A beluga carcass washed up in Cacouna on October 18, 2020. This young male is the fifteenth beluga to be found dead on the shores of the St. Lawrence this year. Due to the state of advanced decomposition, it will not be possible to determine the cause of the animal’s death.

The first report of this carcass dates back to October 16, when it was spotted drifting off Cacouna. It eventually washed ashore, before being swept away by the tide soon after. On October 18 it made landfall again, and a volunteer from the Quebec Marine Mammal Emergency Response Network secured it so that samples could be taken. This way, it will be possible to study its DNA, contamination levels, etc.

Since the start of the year, 15 beluga carcasses have been found up and down the St. Lawrence. This number is within the range of averages, but does nothing to slow or reverse the decline in the population, which is estimated at 1 to 1.5% per year.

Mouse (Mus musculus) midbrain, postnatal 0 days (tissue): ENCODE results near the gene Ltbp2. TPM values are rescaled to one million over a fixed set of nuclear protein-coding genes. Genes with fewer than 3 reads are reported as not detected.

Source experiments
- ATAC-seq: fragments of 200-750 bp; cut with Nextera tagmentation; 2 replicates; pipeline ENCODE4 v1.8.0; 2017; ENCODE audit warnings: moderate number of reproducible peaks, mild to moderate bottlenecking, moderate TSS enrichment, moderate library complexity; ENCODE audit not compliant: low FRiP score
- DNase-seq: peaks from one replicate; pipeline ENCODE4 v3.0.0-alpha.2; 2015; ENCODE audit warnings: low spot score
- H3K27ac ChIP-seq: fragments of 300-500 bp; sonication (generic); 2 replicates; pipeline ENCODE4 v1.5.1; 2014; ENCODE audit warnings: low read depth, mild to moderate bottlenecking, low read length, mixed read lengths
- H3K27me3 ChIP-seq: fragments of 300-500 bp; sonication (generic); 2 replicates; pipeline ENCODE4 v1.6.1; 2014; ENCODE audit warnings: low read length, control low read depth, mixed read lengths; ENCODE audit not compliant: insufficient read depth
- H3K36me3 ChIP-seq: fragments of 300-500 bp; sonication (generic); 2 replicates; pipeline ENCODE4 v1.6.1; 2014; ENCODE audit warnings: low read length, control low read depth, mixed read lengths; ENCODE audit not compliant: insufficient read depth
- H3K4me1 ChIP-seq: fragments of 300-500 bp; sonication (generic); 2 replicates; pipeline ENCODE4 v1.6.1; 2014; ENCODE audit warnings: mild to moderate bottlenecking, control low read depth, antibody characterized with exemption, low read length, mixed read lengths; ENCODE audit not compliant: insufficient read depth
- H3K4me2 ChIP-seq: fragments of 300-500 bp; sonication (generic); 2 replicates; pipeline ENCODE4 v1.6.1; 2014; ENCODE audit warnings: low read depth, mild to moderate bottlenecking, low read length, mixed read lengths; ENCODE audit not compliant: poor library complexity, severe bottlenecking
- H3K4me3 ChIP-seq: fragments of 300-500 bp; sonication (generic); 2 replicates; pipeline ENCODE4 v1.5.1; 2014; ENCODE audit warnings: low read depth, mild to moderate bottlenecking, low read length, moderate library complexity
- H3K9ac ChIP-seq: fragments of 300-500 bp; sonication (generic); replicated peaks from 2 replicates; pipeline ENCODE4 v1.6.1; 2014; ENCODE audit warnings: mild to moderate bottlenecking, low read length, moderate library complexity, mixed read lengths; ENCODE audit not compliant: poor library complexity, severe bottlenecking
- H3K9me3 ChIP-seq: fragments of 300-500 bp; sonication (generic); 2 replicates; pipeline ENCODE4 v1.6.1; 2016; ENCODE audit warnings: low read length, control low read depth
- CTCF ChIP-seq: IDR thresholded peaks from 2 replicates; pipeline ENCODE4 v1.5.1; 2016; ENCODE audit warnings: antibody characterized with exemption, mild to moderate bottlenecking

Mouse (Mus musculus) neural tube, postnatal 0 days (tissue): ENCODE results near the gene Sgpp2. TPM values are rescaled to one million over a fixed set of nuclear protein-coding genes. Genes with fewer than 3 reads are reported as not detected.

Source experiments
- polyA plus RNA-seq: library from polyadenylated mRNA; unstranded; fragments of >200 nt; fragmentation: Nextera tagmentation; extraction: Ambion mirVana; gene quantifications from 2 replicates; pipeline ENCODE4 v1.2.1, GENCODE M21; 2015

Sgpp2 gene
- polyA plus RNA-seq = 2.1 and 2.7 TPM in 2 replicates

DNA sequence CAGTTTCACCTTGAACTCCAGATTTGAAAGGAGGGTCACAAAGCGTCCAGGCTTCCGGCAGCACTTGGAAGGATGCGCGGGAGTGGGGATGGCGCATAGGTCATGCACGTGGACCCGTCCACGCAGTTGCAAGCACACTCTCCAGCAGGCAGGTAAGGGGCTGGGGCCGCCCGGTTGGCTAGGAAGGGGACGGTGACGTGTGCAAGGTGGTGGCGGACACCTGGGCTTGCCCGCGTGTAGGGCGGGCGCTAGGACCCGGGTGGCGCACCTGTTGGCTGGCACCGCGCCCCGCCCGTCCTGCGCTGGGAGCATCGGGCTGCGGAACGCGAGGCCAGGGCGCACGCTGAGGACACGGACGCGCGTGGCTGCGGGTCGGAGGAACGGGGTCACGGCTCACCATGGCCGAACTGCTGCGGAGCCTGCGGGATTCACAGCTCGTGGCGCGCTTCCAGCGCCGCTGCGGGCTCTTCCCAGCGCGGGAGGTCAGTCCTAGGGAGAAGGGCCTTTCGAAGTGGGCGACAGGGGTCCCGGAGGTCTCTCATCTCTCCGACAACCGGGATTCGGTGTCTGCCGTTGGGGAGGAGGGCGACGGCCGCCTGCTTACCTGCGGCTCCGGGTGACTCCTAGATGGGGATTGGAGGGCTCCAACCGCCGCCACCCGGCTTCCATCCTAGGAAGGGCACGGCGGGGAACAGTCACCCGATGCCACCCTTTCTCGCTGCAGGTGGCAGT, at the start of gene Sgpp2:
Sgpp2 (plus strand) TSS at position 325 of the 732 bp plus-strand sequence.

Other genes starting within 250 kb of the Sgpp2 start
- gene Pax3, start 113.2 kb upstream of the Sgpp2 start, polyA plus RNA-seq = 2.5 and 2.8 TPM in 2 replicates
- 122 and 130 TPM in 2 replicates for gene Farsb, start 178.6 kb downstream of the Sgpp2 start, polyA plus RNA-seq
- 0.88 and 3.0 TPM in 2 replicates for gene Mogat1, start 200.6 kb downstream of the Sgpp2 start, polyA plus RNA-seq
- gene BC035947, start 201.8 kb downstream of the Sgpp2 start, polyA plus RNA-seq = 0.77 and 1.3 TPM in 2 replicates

In 2019, 17 St. Lawrence beluga carcasses were found, including one in Nova Scotia, which is outside the species’ usual range. In 2018, 12 carcasses were discovered, vs. 22 in 2017 and 14 in 2016.

Marine Mammal Emergencies - 26/10/2020

Marie-Ève Muller

Marie-Ève Muller is responsible for GREMM's communications and spokeperson for the Quebec Marine Mammal Emergencies Response Network (QMMERN). As Editor-in-Chief for Whales Online, she devours research and has an insatiable thirst for the stories of scientists and observers. Drawing from her background in literature and journalism, Marie-Ève strives to put the fragile reality of cetaceans into words and images.

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